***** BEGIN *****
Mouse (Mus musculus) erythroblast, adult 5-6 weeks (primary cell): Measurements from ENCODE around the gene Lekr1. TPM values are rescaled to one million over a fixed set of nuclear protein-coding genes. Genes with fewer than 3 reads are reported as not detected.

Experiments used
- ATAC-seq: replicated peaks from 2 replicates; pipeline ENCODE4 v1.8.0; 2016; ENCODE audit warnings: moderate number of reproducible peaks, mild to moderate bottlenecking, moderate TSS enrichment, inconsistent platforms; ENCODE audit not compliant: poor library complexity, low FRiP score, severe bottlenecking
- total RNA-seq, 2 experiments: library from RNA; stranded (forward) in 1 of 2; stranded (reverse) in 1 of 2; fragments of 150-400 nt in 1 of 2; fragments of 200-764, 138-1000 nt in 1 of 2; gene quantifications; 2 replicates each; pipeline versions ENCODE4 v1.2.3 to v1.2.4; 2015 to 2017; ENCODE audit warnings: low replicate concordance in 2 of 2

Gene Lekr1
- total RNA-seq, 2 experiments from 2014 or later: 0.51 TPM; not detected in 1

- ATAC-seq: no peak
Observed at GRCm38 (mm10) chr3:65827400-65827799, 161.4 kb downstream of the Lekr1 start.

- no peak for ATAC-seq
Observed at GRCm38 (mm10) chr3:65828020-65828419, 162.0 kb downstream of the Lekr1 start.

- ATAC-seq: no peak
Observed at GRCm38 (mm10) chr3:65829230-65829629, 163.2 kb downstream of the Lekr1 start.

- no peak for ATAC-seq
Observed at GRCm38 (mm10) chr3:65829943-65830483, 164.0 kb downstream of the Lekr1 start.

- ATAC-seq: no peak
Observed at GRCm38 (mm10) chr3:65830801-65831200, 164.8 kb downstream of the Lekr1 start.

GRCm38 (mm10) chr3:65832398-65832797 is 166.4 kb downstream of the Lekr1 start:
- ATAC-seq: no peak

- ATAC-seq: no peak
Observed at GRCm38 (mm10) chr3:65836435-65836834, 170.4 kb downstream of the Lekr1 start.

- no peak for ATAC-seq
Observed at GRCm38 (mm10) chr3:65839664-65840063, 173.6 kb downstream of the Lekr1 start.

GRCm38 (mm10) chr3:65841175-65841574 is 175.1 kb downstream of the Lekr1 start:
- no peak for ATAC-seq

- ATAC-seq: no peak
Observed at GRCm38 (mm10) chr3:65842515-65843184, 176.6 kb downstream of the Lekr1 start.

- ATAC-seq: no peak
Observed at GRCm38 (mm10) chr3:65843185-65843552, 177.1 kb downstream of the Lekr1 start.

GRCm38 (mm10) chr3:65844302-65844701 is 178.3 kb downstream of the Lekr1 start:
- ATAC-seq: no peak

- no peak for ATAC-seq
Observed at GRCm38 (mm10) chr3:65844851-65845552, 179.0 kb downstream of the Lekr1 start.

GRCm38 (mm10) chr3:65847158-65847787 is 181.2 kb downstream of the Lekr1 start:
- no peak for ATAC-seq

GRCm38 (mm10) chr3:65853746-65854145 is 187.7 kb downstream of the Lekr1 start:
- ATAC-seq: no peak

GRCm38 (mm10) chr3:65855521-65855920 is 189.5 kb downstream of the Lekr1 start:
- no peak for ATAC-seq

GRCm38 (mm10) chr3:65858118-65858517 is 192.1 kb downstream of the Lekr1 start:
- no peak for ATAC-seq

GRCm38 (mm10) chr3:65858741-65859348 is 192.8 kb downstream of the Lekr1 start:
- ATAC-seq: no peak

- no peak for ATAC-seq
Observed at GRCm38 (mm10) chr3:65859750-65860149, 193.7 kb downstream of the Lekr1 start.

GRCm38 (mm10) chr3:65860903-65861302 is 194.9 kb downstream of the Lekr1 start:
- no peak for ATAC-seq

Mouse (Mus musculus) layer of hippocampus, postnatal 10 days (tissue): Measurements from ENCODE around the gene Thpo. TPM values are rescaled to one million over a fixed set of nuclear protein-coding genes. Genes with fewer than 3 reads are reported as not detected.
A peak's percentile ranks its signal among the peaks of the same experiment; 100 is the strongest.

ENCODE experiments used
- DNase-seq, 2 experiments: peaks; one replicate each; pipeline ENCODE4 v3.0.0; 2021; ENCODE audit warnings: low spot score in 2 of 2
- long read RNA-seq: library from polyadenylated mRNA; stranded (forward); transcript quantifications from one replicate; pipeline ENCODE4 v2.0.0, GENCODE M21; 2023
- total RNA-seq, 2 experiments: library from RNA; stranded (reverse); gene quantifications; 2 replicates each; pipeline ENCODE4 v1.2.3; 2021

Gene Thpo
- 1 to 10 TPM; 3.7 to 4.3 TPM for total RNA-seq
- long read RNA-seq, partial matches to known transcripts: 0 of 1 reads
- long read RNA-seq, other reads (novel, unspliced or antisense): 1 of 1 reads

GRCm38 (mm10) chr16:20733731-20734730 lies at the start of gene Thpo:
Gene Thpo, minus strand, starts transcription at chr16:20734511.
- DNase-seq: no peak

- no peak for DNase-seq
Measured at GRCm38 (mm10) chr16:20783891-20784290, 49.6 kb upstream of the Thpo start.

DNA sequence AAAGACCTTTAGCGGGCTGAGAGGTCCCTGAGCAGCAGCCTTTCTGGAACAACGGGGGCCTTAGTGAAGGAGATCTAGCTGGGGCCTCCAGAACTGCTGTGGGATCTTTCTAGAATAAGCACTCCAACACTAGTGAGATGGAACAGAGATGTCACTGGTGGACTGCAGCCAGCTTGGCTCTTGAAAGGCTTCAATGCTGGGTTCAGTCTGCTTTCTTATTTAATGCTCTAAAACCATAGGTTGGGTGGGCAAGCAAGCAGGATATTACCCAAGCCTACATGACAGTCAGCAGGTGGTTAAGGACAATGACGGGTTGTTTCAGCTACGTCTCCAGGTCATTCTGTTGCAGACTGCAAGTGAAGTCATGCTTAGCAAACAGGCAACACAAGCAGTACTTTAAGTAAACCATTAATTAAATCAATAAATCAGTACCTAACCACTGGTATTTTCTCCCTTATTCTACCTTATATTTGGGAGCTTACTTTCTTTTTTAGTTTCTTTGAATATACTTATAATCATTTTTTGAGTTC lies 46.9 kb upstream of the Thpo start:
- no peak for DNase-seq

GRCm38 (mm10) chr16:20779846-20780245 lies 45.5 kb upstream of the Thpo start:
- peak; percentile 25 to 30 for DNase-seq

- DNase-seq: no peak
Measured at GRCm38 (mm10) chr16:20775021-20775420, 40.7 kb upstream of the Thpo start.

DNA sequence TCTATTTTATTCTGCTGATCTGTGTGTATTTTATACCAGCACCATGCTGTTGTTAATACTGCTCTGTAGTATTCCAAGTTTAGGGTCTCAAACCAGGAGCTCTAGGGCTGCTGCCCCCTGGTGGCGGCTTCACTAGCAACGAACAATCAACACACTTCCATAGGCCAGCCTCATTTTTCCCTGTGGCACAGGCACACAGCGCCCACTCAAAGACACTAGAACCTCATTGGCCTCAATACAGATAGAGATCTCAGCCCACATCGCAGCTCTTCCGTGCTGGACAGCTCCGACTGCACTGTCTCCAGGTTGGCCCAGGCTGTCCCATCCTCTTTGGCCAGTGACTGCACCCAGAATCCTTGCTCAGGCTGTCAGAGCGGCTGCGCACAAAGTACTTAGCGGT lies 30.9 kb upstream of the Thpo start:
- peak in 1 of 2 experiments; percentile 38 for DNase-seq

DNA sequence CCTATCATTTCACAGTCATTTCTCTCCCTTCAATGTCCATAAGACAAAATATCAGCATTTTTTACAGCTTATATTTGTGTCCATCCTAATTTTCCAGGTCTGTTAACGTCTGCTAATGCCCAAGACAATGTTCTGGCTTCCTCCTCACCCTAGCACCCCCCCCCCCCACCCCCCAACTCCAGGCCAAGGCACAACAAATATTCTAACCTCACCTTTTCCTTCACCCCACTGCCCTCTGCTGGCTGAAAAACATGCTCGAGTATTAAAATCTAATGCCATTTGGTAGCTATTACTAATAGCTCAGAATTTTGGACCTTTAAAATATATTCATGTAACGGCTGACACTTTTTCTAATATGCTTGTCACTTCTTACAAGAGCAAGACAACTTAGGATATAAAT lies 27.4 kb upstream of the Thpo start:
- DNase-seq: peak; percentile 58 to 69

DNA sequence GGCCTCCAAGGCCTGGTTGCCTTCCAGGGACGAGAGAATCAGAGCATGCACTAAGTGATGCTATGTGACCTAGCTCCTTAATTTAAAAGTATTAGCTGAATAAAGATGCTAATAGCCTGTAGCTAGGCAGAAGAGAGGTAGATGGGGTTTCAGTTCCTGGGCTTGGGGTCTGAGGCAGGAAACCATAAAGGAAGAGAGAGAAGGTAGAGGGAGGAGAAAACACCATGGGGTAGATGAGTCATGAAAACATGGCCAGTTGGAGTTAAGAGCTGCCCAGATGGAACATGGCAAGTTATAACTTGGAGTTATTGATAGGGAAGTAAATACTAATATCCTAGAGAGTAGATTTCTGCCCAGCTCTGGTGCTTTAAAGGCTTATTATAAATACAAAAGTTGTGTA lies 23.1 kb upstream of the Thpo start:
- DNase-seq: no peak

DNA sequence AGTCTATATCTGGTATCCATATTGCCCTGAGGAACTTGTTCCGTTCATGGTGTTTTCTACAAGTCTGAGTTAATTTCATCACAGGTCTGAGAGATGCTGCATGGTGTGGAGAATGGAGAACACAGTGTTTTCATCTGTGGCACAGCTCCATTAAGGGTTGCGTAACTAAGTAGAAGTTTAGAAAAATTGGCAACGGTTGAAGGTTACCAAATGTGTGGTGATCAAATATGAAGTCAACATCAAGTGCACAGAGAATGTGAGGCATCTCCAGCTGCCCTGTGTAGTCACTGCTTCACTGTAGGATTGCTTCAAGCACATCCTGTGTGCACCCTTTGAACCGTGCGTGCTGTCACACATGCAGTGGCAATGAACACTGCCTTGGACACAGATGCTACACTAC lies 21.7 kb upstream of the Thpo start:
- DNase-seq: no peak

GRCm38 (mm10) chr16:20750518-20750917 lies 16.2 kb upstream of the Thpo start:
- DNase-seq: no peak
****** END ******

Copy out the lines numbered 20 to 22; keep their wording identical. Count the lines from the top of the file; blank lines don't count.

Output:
Observed at GRCm38 (mm10) chr3:65836435-65836834, 170.4 kb downstream of the Lekr1 start.

- no peak for ATAC-seq
Observed at GRCm38 (mm10) chr3:65839664-65840063, 173.6 kb downstream of the Lekr1 start.